Safely Encrypt your Passwords on your Macbook

While I think Google Chrome has done a good job of keeping passwords that I forget, I don’t necessarily trust them. I host a private Atlassian Confluence (Wiki) in the cloud using HTTPS and I keep passwords there in case I need them anywhere in the world. What I do not recommend is saving them in plain-text. Even though my Confluence requires authentication and it’s hosted using HTTPS. I still encrypt passwords before saving them in Confluence or my relational database for that matter.

To make this easy I created an AES-256 encryption utility using Java. I’ve been using it via command line for a while. Recently I created a Mac application and DMG to provide a Java Swing utility for encrypting and decrypting passwords. If anyone would like to try to break it or crack my AES-256 implementation, please do. Send any comments to You can download the DMG here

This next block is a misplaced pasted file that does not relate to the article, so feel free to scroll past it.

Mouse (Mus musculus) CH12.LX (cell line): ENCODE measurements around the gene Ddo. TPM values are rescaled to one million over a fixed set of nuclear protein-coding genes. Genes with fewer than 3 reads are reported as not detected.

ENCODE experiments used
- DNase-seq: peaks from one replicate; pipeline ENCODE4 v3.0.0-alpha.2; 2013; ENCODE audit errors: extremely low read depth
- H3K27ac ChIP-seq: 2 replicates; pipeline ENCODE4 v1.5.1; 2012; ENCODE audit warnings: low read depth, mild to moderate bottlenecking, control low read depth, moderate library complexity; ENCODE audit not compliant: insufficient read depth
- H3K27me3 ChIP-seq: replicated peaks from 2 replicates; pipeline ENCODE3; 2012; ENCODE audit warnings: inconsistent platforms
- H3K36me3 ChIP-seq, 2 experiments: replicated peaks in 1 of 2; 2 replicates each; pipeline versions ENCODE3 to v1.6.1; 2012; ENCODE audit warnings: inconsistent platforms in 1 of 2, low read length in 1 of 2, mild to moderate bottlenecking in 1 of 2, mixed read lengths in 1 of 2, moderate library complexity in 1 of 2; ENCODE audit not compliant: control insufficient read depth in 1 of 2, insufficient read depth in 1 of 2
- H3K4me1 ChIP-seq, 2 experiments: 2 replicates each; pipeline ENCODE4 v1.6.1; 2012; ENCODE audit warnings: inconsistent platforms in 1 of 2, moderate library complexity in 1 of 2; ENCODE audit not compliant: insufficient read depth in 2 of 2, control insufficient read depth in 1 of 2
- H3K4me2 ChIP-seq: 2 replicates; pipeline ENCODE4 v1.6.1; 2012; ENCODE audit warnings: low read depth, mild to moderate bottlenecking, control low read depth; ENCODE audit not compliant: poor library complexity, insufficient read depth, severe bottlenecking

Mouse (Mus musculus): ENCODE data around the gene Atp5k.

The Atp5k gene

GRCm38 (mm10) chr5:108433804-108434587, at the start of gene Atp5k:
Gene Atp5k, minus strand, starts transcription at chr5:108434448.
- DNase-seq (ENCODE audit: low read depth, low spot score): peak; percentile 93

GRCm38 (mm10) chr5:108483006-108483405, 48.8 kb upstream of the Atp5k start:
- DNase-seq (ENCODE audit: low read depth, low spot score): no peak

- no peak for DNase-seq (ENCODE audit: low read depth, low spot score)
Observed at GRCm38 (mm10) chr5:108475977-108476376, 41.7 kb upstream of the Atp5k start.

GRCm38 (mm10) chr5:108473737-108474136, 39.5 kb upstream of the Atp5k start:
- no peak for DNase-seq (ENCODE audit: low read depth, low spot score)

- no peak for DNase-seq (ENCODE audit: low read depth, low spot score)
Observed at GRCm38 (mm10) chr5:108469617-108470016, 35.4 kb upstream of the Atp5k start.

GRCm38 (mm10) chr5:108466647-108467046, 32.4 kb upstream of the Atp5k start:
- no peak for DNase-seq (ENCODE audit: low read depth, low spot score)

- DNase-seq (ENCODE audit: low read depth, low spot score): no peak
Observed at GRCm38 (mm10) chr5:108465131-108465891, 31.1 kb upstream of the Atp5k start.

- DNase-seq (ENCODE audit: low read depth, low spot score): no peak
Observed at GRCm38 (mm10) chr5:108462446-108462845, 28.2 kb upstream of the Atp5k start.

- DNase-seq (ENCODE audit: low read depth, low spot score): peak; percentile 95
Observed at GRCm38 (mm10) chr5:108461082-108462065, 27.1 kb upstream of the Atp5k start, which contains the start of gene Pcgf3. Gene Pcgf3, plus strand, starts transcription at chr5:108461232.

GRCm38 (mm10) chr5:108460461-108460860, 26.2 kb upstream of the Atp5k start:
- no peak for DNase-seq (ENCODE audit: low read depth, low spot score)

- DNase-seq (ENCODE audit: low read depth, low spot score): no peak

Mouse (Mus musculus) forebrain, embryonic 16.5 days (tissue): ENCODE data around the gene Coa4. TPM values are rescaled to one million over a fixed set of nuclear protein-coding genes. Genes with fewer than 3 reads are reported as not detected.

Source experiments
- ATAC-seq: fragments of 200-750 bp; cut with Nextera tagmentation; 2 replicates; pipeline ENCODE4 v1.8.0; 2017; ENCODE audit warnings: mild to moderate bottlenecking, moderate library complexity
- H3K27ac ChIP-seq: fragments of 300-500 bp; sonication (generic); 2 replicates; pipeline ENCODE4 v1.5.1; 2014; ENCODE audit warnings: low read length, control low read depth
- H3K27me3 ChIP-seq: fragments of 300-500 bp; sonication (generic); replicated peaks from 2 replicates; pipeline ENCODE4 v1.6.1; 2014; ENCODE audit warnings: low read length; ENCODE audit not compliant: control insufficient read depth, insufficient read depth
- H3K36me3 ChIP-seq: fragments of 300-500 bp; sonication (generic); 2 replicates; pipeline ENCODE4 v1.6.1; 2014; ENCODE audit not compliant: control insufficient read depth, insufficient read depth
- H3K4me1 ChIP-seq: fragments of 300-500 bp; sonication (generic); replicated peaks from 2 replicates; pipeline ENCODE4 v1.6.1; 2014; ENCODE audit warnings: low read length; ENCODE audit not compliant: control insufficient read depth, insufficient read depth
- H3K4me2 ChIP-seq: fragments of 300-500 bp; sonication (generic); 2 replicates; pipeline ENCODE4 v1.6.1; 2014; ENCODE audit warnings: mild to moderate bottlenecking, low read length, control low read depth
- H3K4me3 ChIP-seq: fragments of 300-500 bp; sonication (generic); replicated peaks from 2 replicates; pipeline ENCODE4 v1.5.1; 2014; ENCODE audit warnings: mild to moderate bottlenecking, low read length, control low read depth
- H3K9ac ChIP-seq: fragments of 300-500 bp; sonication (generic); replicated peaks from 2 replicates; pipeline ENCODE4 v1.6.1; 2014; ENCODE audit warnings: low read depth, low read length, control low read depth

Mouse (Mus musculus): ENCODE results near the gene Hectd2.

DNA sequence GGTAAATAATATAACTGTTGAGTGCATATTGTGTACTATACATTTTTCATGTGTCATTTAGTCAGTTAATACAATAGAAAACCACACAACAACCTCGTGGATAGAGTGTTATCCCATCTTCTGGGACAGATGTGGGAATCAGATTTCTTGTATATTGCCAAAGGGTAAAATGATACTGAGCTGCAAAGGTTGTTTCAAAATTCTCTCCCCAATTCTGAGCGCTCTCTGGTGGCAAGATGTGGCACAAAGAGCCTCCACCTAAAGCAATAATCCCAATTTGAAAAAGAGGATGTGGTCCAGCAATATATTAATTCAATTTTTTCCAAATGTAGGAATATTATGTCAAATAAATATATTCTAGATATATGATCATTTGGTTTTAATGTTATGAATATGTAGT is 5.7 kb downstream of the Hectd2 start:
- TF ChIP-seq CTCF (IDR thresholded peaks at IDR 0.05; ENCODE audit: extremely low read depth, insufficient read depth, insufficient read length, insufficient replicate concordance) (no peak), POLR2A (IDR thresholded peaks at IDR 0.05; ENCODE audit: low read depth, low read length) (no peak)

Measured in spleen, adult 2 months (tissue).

NOTE: If you try to open the application, it’s not signed for the App store and therefore, you have to override the security settings. Try it out. I hope other people that use a Mac and want to maintain their own password listing (encrypted) please enjoy this. I trust it because all it does is encrypt or decrypt passwords using an AES-256 implementation. Using this you can keep your accounts, passwords, secrets in Numbers or even in a text file. I just happen to keep mine in the Cloud because I travel and if I’m using a client machine, I can still get to my passwords safely.


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Wow, 645 people read this.